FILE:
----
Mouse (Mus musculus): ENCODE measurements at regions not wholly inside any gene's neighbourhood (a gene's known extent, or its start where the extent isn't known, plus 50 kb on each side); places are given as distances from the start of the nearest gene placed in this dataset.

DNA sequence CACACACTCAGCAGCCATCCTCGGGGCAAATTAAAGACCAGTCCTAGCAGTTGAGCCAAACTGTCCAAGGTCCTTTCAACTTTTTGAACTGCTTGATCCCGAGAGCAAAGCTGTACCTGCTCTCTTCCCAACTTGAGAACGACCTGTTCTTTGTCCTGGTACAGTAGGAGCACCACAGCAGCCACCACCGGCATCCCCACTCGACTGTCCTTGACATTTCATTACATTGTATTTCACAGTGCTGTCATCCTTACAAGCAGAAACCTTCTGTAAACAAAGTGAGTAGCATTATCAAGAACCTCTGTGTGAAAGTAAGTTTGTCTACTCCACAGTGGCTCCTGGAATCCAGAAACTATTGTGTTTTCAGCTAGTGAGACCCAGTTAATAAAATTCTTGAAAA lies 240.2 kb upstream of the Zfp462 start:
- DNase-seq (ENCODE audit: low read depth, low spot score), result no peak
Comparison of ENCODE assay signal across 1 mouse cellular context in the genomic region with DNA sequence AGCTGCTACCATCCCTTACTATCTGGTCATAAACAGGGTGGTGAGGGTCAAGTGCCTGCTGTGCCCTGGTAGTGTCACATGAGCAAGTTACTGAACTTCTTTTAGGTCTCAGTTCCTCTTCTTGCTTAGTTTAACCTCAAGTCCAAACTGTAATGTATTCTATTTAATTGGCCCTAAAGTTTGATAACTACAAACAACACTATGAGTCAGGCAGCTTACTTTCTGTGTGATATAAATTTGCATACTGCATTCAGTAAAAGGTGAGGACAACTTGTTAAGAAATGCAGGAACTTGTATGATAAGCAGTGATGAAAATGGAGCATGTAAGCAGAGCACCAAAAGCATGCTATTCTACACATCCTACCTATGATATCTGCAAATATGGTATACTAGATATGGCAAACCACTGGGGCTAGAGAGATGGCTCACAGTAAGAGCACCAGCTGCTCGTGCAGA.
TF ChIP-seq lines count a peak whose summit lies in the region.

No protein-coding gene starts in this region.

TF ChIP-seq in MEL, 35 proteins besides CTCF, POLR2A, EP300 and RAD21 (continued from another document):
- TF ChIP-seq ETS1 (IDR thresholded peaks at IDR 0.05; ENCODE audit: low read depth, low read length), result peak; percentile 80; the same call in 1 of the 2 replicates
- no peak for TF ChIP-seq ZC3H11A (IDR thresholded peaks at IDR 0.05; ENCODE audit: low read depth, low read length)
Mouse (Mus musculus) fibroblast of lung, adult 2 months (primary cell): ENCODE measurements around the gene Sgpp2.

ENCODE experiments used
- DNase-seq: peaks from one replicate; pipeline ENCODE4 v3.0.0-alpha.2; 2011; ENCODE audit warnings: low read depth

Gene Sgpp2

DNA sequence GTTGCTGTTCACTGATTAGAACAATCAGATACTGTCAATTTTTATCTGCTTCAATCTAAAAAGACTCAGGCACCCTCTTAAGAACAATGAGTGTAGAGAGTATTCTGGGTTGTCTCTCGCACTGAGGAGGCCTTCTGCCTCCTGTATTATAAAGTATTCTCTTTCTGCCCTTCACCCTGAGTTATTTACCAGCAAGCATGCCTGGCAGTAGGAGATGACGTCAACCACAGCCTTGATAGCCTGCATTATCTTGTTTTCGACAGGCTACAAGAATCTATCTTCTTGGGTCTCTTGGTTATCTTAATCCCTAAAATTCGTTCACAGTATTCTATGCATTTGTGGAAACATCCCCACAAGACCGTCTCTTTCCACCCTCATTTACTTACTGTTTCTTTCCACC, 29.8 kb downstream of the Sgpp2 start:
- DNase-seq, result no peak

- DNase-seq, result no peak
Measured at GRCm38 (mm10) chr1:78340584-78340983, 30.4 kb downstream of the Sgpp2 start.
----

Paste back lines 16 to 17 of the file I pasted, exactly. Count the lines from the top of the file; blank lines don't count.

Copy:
- DNase-seq, result no peak
Measured at GRCm38 (mm10) chr1:78340584-78340983, 30.4 kb downstream of the Sgpp2 start.